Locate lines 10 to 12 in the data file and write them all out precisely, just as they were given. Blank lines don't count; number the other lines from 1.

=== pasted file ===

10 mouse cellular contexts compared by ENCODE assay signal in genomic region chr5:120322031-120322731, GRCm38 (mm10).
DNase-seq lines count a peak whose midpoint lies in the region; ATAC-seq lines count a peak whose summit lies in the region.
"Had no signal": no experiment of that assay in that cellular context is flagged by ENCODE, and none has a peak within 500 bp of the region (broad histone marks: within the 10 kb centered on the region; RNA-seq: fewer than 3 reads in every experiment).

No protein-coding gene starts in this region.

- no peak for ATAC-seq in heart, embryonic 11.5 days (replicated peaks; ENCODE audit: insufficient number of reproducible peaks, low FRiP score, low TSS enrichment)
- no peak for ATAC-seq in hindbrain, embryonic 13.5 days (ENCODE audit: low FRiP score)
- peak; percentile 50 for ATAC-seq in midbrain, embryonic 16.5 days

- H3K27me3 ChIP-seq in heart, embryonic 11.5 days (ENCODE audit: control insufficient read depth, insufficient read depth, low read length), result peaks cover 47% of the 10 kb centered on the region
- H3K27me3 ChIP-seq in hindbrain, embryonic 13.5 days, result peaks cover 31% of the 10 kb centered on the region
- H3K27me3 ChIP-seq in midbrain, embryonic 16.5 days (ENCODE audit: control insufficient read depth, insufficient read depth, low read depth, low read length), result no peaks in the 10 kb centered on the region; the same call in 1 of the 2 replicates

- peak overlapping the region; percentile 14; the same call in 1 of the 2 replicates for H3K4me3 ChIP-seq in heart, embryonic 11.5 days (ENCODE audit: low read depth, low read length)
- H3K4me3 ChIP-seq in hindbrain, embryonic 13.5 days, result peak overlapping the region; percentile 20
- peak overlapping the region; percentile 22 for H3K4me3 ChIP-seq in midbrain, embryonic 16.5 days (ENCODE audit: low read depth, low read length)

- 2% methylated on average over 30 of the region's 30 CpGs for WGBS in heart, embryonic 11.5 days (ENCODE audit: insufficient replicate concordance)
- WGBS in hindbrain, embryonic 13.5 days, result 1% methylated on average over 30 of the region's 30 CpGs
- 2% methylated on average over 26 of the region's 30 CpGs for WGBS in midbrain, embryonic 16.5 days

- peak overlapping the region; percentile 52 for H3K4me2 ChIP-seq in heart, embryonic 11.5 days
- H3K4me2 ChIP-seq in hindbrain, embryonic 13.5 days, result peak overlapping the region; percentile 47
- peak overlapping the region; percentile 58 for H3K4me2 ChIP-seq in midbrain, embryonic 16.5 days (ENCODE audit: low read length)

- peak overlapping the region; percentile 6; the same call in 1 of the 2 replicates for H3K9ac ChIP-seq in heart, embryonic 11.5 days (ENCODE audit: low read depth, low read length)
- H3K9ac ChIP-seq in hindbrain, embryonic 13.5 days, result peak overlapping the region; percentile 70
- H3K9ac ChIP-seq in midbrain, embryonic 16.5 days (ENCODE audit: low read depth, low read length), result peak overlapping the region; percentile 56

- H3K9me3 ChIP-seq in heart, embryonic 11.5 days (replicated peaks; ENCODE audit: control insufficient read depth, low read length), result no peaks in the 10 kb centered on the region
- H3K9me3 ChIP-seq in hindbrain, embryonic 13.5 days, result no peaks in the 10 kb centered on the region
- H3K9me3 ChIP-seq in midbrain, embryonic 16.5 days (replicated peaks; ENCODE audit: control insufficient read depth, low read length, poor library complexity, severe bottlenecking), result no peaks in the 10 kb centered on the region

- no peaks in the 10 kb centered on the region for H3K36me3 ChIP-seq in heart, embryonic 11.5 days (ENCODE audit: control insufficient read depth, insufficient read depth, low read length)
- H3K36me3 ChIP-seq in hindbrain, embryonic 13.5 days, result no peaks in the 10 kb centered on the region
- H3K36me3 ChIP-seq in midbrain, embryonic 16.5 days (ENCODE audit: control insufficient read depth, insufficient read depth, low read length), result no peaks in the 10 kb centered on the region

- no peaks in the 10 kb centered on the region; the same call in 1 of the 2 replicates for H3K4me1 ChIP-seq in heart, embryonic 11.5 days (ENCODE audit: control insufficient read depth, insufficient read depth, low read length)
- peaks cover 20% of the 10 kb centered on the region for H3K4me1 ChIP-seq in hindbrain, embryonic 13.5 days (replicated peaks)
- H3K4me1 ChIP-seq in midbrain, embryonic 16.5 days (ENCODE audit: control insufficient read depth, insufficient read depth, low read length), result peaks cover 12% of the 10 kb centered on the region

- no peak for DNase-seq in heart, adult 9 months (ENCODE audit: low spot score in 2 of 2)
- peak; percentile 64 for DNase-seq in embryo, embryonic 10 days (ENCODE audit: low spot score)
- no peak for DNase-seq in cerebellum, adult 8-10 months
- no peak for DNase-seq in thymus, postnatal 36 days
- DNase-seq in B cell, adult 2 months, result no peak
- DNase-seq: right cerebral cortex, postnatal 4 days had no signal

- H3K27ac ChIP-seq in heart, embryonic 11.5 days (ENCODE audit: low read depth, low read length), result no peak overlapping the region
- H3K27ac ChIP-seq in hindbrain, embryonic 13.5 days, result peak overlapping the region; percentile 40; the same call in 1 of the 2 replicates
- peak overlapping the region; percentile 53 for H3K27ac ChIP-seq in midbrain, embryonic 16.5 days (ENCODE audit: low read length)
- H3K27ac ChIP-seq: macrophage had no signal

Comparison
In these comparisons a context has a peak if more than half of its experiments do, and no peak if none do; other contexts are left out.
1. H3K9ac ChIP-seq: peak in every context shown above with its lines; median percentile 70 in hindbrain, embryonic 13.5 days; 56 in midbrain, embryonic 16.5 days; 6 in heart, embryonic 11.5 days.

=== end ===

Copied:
- H3K27me3 ChIP-seq in midbrain, embryonic 16.5 days (ENCODE audit: control insufficient read depth, insufficient read depth, low read depth, low read length), result no peaks in the 10 kb centered on the region; the same call in 1 of the 2 replicates

- peak overlapping the region; percentile 14; the same call in 1 of the 2 replicates for H3K4me3 ChIP-seq in heart, embryonic 11.5 days (ENCODE audit: low read depth, low read length)
- H3K4me3 ChIP-seq in hindbrain, embryonic 13.5 days, result peak overlapping the region; percentile 20